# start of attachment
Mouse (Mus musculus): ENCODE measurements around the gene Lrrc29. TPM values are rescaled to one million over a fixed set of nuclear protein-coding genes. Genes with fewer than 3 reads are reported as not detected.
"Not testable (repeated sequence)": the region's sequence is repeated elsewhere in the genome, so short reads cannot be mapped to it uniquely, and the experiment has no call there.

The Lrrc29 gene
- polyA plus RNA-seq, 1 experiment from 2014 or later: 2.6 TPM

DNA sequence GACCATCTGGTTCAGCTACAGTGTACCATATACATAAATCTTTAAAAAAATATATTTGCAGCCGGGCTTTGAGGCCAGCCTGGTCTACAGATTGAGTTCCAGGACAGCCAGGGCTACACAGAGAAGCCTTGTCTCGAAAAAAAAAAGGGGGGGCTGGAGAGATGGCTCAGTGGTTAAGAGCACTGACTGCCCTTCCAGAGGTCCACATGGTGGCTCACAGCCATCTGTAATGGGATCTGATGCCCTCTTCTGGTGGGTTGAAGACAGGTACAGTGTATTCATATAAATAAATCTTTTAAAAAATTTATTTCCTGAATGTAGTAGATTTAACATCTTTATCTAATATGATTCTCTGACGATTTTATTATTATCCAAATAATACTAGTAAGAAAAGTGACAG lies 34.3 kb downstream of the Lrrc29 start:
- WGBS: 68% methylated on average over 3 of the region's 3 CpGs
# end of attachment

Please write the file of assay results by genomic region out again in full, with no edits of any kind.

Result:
Mouse (Mus musculus): ENCODE measurements around the gene Lrrc29. TPM values are rescaled to one million over a fixed set of nuclear protein-coding genes. Genes with fewer than 3 reads are reported as not detected.
"Not testable (repeated sequence)": the region's sequence is repeated elsewhere in the genome, so short reads cannot be mapped to it uniquely, and the experiment has no call there.

The Lrrc29 gene
- polyA plus RNA-seq, 1 experiment from 2014 or later: 2.6 TPM

DNA sequence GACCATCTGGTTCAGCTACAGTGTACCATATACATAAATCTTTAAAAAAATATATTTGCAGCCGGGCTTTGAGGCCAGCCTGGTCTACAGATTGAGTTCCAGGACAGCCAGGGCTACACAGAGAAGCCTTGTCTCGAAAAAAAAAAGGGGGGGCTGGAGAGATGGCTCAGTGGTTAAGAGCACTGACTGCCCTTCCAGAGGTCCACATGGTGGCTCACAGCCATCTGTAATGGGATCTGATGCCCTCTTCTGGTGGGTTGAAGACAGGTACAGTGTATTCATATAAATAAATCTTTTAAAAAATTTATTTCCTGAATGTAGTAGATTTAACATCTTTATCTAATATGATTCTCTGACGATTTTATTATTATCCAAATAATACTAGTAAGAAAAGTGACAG lies 34.3 kb downstream of the Lrrc29 start:
- WGBS: 68% methylated on average over 3 of the region's 3 CpGs